- Sen. John McCain will back the Senate Republican tax bill.
- McCain was one of the last remaining GOP holdouts on the bill.
- His stance boosts the Senate's chances of approving the legislation by Friday.
Sen. John McCain will back the Senate GOP's tax bill, increasing the plan's chances of clearing the Senate by Friday.
McCain was one of the last GOP senators who had not committed to supporting the proposal.
"After careful thought and consideration, I have decided to support the Senate tax reform bill," McCain said in a statement Thursday. "I believe this legislation, though far from perfect, would enhance American competitiveness, boost the economy, and provide long overdue tax relief for middle class families."
McCain's stance, as well as an expected "yes" vote from Sen. Lisa Murkowski, R-Alaska, leaves few GOP senators undecided. Republican leaders are tweaking the bill to ease concerns by other skeptical senators, including Sens. Bob Corker, R-Tenn.; James Lankford, R-Okla.; Jeff Flake, R-Ariz.; Susan Collins, R-Maine; Ron Johnson, R-Wis., and Steve Daines, R-Mont.
All Republican senators voted Wednesday to start debate on the bill.
Republicans can lose two votes and still pass the tax plan under special budget rules if all Democrats and independents oppose it. Vice President Mike Pence can cast a tie-breaking vote for a simple majority.
McCain, 81, of Arizona, bucked his party and drew venom from President Donald Trump when he opposed a Senate Obamacare repeal plan in September. Returning to the Senate that week following a brain cancer procedure, he criticized the Senate GOP's rushed process and called for a return to regular procedural order.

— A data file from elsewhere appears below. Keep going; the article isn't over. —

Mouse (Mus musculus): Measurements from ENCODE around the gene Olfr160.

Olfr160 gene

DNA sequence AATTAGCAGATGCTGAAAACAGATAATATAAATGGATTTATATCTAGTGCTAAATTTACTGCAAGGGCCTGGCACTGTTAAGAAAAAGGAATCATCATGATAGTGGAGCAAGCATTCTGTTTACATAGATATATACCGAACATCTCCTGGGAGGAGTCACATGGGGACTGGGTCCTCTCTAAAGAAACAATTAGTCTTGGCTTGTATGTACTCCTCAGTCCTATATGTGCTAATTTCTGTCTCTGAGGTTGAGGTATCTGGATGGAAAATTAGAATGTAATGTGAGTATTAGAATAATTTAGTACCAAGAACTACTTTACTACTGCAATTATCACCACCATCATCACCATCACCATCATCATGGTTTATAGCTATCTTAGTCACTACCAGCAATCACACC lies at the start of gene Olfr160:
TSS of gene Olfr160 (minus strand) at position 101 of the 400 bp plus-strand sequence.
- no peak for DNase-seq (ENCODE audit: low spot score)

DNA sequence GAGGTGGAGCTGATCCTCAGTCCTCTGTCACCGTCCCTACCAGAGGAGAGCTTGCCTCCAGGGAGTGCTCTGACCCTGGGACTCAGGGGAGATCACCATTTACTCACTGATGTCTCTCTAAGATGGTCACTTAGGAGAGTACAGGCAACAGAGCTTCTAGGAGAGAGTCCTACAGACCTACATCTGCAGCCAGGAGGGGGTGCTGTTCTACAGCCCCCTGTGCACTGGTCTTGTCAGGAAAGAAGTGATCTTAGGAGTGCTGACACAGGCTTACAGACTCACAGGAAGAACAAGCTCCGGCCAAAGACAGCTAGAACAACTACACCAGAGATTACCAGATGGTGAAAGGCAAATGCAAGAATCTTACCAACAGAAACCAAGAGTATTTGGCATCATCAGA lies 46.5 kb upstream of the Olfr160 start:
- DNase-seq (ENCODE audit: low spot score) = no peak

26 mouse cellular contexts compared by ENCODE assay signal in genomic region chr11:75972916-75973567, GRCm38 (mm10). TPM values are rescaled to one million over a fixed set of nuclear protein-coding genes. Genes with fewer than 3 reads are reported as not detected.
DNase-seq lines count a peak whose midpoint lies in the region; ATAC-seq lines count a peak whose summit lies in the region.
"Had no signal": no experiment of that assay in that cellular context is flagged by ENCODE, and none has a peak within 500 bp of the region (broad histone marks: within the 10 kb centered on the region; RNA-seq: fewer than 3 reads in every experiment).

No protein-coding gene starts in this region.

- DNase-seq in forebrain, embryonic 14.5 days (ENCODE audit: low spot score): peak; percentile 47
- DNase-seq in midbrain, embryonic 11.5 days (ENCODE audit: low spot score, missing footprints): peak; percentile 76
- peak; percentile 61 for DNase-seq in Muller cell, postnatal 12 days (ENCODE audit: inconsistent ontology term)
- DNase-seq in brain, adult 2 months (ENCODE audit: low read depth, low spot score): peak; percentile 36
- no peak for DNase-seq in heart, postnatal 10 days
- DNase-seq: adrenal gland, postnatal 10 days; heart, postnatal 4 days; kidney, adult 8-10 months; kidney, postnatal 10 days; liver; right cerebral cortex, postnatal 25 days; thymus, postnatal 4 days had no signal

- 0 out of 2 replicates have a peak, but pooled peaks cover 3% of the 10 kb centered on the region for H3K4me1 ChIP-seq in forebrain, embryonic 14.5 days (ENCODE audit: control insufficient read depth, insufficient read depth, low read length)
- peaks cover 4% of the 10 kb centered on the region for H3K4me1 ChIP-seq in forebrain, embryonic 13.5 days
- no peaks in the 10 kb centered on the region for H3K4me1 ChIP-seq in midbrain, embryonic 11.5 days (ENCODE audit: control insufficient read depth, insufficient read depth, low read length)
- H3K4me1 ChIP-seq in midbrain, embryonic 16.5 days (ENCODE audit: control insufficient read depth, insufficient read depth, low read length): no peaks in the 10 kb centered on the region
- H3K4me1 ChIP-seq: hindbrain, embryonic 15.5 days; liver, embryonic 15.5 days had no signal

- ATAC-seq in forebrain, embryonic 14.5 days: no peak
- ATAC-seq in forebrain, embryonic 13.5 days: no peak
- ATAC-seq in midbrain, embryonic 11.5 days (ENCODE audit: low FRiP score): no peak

McCain said his concerns about regular order were satisfied during the tax process.
The senator also addressed the tax bill's repeal of the Obamacare individual mandate, which requires most Americans to have health insurance or pay a penalty. Scrapping the measure would lead to about 13 million more people uninsured, with average Obamacare premiums rising 10 percent, according to nonpartisan Congressional Budget Office estimates.
McCain called the individual mandate "an onerous tax that especially harms those from low-income brackets."
Most lower- and middle-income groups will eventually see a tax increase under the Senate plan, according to Joint Committee on Taxation estimates. Wealthier Americans will broadly get tax relief from the bill.
The Senate legislation only temporarily changes individual income tax rates but permanently cuts the corporate tax rate to 20 percent from 35 percent.